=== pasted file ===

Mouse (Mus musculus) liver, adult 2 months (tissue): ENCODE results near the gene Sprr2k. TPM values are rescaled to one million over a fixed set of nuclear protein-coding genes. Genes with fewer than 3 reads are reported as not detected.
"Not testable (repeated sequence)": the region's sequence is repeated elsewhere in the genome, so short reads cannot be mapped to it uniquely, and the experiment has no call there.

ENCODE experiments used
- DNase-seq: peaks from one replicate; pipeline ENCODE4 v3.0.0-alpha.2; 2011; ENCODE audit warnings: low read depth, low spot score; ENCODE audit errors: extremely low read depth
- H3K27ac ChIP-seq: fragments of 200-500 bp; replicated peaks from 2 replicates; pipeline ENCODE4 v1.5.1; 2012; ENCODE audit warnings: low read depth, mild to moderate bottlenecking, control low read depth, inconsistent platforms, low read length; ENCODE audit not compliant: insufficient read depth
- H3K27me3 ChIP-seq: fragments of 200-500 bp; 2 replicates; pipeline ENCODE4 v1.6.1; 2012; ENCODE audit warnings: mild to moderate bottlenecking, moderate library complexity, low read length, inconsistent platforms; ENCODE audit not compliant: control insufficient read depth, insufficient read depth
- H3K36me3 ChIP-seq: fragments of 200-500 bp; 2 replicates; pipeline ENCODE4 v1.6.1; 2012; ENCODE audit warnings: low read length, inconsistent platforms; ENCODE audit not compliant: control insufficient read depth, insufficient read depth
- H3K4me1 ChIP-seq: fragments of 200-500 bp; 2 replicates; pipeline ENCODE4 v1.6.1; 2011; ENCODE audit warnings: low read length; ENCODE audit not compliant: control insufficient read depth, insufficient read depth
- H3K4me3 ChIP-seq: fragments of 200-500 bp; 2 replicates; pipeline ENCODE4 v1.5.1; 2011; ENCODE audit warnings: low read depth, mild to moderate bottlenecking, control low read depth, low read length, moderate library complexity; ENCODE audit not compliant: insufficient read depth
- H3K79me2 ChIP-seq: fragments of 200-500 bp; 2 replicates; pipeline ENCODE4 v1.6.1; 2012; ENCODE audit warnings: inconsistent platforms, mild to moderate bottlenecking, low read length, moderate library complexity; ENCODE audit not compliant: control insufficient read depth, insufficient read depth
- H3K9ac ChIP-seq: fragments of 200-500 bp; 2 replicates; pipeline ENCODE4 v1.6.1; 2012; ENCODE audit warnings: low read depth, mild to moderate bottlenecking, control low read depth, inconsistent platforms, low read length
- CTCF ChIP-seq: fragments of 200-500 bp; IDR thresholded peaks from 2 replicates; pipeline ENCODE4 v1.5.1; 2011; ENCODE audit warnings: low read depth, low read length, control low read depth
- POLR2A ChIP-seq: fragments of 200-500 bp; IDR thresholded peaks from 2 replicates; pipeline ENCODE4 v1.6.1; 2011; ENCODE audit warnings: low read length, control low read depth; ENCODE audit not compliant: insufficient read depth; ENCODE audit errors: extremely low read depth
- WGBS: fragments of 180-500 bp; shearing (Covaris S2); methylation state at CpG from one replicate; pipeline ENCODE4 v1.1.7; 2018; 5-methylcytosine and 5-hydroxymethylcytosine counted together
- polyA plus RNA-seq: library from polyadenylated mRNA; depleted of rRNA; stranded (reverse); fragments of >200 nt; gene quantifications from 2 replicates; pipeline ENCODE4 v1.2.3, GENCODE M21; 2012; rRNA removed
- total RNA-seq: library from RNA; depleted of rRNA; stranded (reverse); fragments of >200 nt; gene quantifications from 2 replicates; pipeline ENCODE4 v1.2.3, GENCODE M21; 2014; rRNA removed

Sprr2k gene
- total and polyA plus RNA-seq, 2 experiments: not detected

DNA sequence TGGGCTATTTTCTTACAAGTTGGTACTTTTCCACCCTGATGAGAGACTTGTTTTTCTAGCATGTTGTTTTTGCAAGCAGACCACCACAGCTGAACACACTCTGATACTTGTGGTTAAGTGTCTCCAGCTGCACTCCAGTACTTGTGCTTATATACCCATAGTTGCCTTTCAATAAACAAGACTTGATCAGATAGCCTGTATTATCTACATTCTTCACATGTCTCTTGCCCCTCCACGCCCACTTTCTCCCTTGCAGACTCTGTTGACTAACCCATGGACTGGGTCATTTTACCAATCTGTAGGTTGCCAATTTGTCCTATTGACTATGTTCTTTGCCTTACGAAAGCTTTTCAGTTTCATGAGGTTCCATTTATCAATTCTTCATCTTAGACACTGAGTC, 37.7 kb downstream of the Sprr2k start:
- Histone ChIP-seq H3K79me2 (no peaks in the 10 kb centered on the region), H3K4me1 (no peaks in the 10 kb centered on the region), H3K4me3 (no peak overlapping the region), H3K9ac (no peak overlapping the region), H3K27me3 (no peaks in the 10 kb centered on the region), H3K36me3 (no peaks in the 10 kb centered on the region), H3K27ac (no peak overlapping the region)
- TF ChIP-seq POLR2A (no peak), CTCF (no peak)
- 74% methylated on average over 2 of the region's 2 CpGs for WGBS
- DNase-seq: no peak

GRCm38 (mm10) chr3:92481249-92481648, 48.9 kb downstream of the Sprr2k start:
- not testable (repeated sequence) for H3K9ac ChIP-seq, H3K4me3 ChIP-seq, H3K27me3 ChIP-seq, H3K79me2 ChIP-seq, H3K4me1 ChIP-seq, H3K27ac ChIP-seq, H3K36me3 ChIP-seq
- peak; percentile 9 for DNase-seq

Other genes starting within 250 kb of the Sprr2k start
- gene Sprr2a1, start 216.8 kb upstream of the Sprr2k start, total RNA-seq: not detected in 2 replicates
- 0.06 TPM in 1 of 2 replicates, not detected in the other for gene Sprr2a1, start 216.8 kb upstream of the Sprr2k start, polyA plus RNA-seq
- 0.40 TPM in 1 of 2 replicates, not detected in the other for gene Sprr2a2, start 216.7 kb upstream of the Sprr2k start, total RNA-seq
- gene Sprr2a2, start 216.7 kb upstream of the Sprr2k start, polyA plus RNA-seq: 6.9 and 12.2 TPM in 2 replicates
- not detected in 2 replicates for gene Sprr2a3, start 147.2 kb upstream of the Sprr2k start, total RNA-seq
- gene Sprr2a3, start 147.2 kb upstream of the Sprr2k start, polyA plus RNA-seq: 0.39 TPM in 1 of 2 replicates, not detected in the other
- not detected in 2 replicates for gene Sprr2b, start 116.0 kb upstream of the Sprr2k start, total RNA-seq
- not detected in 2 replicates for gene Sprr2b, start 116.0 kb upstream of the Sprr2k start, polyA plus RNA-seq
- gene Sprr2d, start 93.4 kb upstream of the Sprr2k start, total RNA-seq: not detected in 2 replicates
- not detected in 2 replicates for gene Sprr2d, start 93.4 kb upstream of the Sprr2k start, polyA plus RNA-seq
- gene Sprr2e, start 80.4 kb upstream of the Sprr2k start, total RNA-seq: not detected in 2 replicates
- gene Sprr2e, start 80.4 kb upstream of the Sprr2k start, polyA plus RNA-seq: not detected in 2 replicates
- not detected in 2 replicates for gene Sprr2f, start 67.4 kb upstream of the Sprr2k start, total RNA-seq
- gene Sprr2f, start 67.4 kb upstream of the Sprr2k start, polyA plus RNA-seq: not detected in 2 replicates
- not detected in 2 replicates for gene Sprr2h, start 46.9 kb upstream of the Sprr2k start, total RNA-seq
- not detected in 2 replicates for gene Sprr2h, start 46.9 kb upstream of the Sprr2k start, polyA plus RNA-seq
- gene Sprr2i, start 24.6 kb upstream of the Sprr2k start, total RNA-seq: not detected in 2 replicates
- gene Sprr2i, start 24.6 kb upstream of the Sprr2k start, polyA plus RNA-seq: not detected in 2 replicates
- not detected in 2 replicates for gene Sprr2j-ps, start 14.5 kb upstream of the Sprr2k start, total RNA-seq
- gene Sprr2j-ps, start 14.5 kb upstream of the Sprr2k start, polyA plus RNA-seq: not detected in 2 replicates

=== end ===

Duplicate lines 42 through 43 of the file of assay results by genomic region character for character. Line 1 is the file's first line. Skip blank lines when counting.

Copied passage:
- not detected in 2 replicates for gene Sprr2h, start 46.9 kb upstream of the Sprr2k start, total RNA-seq
- not detected in 2 replicates for gene Sprr2h, start 46.9 kb upstream of the Sprr2k start, polyA plus RNA-seq